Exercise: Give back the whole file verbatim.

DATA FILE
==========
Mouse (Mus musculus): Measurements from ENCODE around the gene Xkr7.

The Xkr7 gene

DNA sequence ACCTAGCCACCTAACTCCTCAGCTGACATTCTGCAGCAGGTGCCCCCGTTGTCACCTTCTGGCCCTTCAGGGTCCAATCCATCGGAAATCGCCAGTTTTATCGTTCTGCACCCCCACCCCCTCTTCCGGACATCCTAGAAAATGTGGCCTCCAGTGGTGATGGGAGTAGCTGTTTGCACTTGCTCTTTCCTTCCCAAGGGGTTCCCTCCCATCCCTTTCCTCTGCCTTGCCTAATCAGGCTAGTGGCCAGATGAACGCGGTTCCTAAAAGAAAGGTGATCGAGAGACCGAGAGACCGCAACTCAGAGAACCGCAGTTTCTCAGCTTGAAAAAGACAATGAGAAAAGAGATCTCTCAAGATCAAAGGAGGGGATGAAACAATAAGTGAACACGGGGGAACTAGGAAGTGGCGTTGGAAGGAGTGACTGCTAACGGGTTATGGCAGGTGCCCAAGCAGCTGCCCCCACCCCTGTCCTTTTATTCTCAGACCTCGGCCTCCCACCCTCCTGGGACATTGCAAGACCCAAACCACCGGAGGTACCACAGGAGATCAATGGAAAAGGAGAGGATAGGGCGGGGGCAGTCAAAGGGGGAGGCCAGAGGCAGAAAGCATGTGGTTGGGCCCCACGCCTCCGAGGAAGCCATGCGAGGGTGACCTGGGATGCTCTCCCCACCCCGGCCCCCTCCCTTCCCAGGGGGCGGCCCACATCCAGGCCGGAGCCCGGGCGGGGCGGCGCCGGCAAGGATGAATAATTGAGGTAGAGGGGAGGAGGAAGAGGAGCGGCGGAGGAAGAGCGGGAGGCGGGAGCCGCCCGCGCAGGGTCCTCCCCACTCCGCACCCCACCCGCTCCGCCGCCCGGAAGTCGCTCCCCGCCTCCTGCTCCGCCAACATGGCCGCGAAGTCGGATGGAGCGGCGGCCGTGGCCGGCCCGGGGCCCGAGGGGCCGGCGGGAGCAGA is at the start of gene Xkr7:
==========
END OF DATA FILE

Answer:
Mouse (Mus musculus): Measurements from ENCODE around the gene Xkr7.

The Xkr7 gene

DNA sequence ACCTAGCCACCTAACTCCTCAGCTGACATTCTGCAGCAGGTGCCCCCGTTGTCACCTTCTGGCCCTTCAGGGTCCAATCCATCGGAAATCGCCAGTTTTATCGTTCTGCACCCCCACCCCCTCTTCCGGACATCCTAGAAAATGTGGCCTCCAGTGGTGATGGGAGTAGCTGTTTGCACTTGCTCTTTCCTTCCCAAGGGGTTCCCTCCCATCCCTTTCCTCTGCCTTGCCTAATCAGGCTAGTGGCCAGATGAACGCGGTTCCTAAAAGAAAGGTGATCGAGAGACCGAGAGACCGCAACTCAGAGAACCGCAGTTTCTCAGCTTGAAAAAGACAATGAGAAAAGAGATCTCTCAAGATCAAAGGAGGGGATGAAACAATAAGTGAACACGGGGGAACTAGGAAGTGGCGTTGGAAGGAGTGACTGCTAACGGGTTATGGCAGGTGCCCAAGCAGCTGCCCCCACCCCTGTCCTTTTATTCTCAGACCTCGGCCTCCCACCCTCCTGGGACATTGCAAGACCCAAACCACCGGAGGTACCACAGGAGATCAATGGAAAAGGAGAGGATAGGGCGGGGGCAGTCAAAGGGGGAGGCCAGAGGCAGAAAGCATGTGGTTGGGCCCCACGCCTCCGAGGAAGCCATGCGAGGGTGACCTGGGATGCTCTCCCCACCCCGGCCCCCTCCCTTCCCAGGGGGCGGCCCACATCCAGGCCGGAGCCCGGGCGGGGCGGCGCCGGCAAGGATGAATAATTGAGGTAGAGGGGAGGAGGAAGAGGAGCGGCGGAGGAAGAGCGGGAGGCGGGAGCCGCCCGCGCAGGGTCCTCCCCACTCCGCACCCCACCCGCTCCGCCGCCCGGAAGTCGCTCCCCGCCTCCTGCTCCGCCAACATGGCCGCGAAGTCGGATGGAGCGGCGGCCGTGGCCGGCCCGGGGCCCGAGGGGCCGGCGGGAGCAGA is at the start of gene Xkr7: